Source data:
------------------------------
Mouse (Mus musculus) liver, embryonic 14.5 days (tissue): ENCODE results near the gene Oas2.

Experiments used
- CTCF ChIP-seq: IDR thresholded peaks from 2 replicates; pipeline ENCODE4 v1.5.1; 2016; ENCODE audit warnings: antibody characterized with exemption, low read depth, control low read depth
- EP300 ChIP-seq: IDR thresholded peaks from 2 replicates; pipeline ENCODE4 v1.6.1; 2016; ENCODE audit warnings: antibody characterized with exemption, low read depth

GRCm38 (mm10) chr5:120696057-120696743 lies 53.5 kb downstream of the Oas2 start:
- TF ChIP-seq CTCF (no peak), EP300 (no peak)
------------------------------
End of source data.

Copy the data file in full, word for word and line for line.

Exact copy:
Mouse (Mus musculus) liver, embryonic 14.5 days (tissue): ENCODE results near the gene Oas2.

Experiments used
- CTCF ChIP-seq: IDR thresholded peaks from 2 replicates; pipeline ENCODE4 v1.5.1; 2016; ENCODE audit warnings: antibody characterized with exemption, low read depth, control low read depth
- EP300 ChIP-seq: IDR thresholded peaks from 2 replicates; pipeline ENCODE4 v1.6.1; 2016; ENCODE audit warnings: antibody characterized with exemption, low read depth

GRCm38 (mm10) chr5:120696057-120696743 lies 53.5 kb downstream of the Oas2 start:
- TF ChIP-seq CTCF (no peak), EP300 (no peak)